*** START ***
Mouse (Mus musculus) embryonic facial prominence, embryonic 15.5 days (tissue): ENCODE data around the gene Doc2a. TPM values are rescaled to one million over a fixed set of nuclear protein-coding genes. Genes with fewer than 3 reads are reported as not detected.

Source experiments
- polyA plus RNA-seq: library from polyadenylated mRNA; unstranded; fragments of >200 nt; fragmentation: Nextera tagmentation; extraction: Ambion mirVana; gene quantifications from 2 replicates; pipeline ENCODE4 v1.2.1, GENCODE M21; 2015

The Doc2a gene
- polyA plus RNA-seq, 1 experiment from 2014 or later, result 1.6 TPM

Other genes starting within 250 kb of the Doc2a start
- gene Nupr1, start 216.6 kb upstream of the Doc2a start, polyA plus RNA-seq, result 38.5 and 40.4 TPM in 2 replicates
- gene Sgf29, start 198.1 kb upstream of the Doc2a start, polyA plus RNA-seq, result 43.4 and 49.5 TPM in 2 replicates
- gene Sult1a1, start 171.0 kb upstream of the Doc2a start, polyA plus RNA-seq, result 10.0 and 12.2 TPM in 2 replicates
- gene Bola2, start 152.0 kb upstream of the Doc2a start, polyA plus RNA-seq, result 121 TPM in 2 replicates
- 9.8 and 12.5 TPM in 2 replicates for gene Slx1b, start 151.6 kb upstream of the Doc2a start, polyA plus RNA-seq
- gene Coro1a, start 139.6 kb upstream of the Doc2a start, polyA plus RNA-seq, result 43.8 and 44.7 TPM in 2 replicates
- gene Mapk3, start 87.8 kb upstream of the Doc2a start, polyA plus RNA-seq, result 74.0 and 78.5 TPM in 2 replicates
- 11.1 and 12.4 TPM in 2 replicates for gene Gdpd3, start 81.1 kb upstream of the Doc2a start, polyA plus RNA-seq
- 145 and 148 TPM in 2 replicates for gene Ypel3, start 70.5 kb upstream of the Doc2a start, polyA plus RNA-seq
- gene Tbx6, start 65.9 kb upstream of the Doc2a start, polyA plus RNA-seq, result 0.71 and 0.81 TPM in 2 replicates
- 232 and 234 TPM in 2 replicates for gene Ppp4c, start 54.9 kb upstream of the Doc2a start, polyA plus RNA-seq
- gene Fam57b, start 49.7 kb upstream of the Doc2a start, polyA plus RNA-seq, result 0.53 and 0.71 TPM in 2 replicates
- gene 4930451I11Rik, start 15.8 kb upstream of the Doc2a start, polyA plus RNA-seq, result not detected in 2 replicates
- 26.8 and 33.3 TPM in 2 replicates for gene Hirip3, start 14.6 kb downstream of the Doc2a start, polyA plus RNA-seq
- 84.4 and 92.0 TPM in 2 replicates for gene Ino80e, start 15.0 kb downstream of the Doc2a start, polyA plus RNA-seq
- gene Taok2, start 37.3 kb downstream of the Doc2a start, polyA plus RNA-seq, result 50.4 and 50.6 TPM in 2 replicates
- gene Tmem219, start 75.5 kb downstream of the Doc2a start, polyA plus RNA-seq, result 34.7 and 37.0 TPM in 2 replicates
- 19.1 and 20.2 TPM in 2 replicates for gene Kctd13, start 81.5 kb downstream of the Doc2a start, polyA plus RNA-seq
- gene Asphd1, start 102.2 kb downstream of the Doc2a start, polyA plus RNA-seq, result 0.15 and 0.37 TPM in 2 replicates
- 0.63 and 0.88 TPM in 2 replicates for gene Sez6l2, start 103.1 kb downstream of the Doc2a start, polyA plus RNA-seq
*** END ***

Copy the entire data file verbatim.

Mouse (Mus musculus) embryonic facial prominence, embryonic 15.5 days (tissue): ENCODE data around the gene Doc2a. TPM values are rescaled to one million over a fixed set of nuclear protein-coding genes. Genes with fewer than 3 reads are reported as not detected.

Source experiments
- polyA plus RNA-seq: library from polyadenylated mRNA; unstranded; fragments of >200 nt; fragmentation: Nextera tagmentation; extraction: Ambion mirVana; gene quantifications from 2 replicates; pipeline ENCODE4 v1.2.1, GENCODE M21; 2015

The Doc2a gene
- polyA plus RNA-seq, 1 experiment from 2014 or later, result 1.6 TPM

Other genes starting within 250 kb of the Doc2a start
- gene Nupr1, start 216.6 kb upstream of the Doc2a start, polyA plus RNA-seq, result 38.5 and 40.4 TPM in 2 replicates
- gene Sgf29, start 198.1 kb upstream of the Doc2a start, polyA plus RNA-seq, result 43.4 and 49.5 TPM in 2 replicates
- gene Sult1a1, start 171.0 kb upstream of the Doc2a start, polyA plus RNA-seq, result 10.0 and 12.2 TPM in 2 replicates
- gene Bola2, start 152.0 kb upstream of the Doc2a start, polyA plus RNA-seq, result 121 TPM in 2 replicates
- 9.8 and 12.5 TPM in 2 replicates for gene Slx1b, start 151.6 kb upstream of the Doc2a start, polyA plus RNA-seq
- gene Coro1a, start 139.6 kb upstream of the Doc2a start, polyA plus RNA-seq, result 43.8 and 44.7 TPM in 2 replicates
- gene Mapk3, start 87.8 kb upstream of the Doc2a start, polyA plus RNA-seq, result 74.0 and 78.5 TPM in 2 replicates
- 11.1 and 12.4 TPM in 2 replicates for gene Gdpd3, start 81.1 kb upstream of the Doc2a start, polyA plus RNA-seq
- 145 and 148 TPM in 2 replicates for gene Ypel3, start 70.5 kb upstream of the Doc2a start, polyA plus RNA-seq
- gene Tbx6, start 65.9 kb upstream of the Doc2a start, polyA plus RNA-seq, result 0.71 and 0.81 TPM in 2 replicates
- 232 and 234 TPM in 2 replicates for gene Ppp4c, start 54.9 kb upstream of the Doc2a start, polyA plus RNA-seq
- gene Fam57b, start 49.7 kb upstream of the Doc2a start, polyA plus RNA-seq, result 0.53 and 0.71 TPM in 2 replicates
- gene 4930451I11Rik, start 15.8 kb upstream of the Doc2a start, polyA plus RNA-seq, result not detected in 2 replicates
- 26.8 and 33.3 TPM in 2 replicates for gene Hirip3, start 14.6 kb downstream of the Doc2a start, polyA plus RNA-seq
- 84.4 and 92.0 TPM in 2 replicates for gene Ino80e, start 15.0 kb downstream of the Doc2a start, polyA plus RNA-seq
- gene Taok2, start 37.3 kb downstream of the Doc2a start, polyA plus RNA-seq, result 50.4 and 50.6 TPM in 2 replicates
- gene Tmem219, start 75.5 kb downstream of the Doc2a start, polyA plus RNA-seq, result 34.7 and 37.0 TPM in 2 replicates
- 19.1 and 20.2 TPM in 2 replicates for gene Kctd13, start 81.5 kb downstream of the Doc2a start, polyA plus RNA-seq
- gene Asphd1, start 102.2 kb downstream of the Doc2a start, polyA plus RNA-seq, result 0.15 and 0.37 TPM in 2 replicates
- 0.63 and 0.88 TPM in 2 replicates for gene Sez6l2, start 103.1 kb downstream of the Doc2a start, polyA plus RNA-seq